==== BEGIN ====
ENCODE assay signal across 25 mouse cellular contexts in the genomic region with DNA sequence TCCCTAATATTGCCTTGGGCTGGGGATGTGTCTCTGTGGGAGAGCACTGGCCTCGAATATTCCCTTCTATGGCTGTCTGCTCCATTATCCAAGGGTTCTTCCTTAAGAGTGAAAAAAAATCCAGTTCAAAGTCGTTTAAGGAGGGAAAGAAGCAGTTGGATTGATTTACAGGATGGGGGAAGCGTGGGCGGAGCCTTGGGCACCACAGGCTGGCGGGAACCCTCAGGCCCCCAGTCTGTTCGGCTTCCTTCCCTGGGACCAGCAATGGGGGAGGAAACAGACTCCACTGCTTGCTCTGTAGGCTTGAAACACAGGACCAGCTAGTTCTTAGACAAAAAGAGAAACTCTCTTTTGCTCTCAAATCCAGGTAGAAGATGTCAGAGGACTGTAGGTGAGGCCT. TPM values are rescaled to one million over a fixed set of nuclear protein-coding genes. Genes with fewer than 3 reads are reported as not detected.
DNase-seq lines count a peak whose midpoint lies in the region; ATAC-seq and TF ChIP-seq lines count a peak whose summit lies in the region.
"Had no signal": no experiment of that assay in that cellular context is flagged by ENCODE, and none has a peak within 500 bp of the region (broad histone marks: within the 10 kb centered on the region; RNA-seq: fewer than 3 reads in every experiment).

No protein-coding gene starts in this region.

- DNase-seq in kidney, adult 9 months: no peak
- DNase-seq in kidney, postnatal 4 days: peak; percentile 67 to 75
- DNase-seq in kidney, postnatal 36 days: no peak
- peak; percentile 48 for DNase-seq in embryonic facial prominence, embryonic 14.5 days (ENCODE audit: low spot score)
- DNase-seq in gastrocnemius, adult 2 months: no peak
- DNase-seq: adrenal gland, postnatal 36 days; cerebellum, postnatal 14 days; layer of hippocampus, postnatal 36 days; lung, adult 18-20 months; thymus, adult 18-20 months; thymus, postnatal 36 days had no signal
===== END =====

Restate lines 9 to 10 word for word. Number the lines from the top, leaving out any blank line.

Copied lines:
- DNase-seq in gastrocnemius, adult 2 months: no peak
- DNase-seq: adrenal gland, postnatal 36 days; cerebellum, postnatal 14 days; layer of hippocampus, postnatal 36 days; lung, adult 18-20 months; thymus, adult 18-20 months; thymus, postnatal 36 days had no signal